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Attorneys for Black Army officer threatened by police criticize response as chief refuses to apologize

Attorneys for 2nd Lt. Caron Nazario called the chief's comments and department policies "cutting-corner policing" and "victim blaming."
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Attorneys for a Black Army officer whom police can be heard threatening during a traffic stop in Virginia have criticized what they called "cutting-corner policing."

Windsor police on Tuesday fired Officer Joe Gutierrez, who was initially disciplined after an internal review of the incident in December concluded in January.

Police Chief Rodney Riddle addressed the incident publicly for the first time Wednesday, saying Gutierrez was fired after the video of the traffic stop went viral this week.

"We got to a point Sunday where I lost faith in his ability to continue to serve the community to the standards that we expect it to be," Riddle said.

Attorneys for the Army officer, 2nd Lt. Caron Nazario, characterized Riddle's comments and the department's policies as "cutting-corner policing" and "victim blaming."

"The statements from the Police Chief of Windsor today demonstrate the systemic policing issues that generate civil rights violations across the country," the attorneys said in a statement Wednesday.

IMAGE: Army 2nd Lt. Caron Nazario
Army 2nd Lt. Caron Nazario was driving his newly purchased Chevy Tahoe home when two police officers pulled him over in Windsor, Va., on Dec. 5.

Windsor's town manager said in a statement that an internal investigation found that the officers who pulled Nazario over — Gutierrez and Daniel Crocker — did not follow policy.

In a federal civil lawsuit filed this month, Nazario said he was driving in a newly purchased Chevrolet Tahoe when he encountered police on U.S. Highway 460 in Windsor. He was in uniform.

Nazario, who is Black and Latino, conceded in his complaint that he did not immediately pull over. He instead put on his emergency lights and continued for 100 seconds, driving under the speed limit, so he could safely park in a well-lit gas station parking lot less than a mile down the road.

That's when Gutierrez and Crocker pulled guns on Nazario, who was accused of driving without license plates, according to the lawsuit and body camera video.

Nazario insisted that he followed police commands to keep his hands outside the window but that officers became agitated when he asked what justified the escalated pullover.

"What's going on? You're fixin' to ride the lighting, son," Gutierrez said, according to the lawsuit and body camera video.

Nazario's attorney Jonathan Arthur wrote in the lawsuit, "This is a colloquial expression for an execution, originating from glib reference to execution by the electric chair."

Nazario told police that he was "honestly afraid to get out" of his SUV, video showed. Gutierrez replied, "Yeah, you should be!"

Video also showed Nazario being pepper-sprayed multiple times, "causing him substantial and immediate pain," the lawsuit said.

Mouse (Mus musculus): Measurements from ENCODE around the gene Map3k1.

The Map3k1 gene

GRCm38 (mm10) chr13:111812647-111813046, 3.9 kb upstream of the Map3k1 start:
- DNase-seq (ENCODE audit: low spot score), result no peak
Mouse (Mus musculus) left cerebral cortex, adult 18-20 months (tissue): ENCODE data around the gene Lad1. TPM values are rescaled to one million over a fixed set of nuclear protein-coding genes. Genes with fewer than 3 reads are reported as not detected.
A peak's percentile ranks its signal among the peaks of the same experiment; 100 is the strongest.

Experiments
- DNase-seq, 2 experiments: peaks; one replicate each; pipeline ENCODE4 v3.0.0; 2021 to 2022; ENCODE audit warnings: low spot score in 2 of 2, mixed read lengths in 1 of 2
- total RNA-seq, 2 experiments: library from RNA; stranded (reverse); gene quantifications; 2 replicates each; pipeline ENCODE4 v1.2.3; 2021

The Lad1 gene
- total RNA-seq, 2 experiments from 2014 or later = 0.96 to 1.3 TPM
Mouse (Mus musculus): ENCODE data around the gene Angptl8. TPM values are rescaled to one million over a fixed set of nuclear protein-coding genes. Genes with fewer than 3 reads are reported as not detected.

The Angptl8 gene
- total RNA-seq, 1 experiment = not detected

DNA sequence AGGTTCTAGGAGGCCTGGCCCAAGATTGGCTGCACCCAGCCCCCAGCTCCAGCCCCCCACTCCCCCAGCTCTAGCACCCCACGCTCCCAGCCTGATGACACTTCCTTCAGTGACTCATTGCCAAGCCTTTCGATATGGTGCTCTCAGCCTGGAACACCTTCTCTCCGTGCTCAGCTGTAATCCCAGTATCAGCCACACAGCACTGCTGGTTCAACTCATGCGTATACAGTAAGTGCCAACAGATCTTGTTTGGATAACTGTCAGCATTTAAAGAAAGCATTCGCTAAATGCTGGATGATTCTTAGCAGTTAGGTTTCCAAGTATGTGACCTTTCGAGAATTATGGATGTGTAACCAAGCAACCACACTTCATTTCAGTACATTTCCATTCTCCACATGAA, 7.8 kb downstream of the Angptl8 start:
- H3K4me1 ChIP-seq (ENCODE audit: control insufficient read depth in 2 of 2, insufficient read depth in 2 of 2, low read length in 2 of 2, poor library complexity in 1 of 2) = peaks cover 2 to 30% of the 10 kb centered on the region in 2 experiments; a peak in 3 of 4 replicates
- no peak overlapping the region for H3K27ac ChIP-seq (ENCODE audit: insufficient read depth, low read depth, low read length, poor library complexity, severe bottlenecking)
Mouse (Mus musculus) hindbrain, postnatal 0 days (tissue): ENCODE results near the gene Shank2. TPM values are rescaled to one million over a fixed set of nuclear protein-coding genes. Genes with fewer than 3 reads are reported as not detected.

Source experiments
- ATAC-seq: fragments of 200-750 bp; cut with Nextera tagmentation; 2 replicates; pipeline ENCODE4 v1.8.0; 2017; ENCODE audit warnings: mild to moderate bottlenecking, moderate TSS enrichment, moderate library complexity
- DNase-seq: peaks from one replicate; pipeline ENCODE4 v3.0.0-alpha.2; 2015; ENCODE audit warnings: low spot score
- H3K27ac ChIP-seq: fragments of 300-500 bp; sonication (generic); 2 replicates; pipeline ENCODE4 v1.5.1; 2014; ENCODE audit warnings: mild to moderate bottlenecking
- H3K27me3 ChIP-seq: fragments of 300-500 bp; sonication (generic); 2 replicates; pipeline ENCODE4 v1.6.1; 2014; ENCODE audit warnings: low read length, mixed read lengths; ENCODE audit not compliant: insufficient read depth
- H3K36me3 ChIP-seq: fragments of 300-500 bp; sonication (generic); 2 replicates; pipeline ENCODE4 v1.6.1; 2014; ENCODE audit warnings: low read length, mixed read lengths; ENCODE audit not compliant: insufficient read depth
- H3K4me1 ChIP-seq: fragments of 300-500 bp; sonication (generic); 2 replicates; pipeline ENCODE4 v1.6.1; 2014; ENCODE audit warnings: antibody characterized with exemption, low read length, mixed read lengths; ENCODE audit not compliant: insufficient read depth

Riddle, the police chief, said at a news conference Wednesday that he was glad nobody was hurt and that the situation ended the best way it could have.

"I wish he would have complied a whole lot earlier," Riddle said. "I'm going to own what we did wrong. I can't speak for him, but I'm going to own what we did. My guys missed opportunities to verbally de-escalate that thing and change that outcome."

Attorneys for Nazario dispute that.

"The Chief says he is glad that no one got hurt," Arthur said in a statement. "OC [pepper] spray hurts. Being threatened with 'riding the lightning' hurts. Being told you should be afraid to follow police commands hurts."

Riddle said he chose not to fire the second officer, Crocker, a newcomer to the department who was still in training at the time, because he wanted instead to use the incident as a teachable moment.

"I've known Daniel since he was 14. He's a lifelong resident of the town of Windsor. He wants to serve his community, and there's little to no doubt in my mind with some more training and experience, he'll continue to serve this community well," Riddle said.

The lawsuit alleges that during the traffic stop, the officers warned Nazario not to complain about their treatment of him and threatened to criminally charge him. If Nazario would "chill and let this go," then no charges would be filed, they said, the suit alleges.

Nazario was not charged or cited for any traffic violation, his attorney said. A new vehicle tag was clearly visible in the SUV's rear window, he said.

The Virginia State Police Bureau of Criminal Investigation said in a statement that it is conducting a "thorough and objective criminal investigation into the Dec. 5, 2020 traffic stop." Riddle said the police department is cooperating.

Asked whether Nazario deserved an apology, Riddle told reporters, "I don't believe so."

The officers could not be immediately reached for comment through publicly listed phone numbers. Windsor police did not respond to request for comment.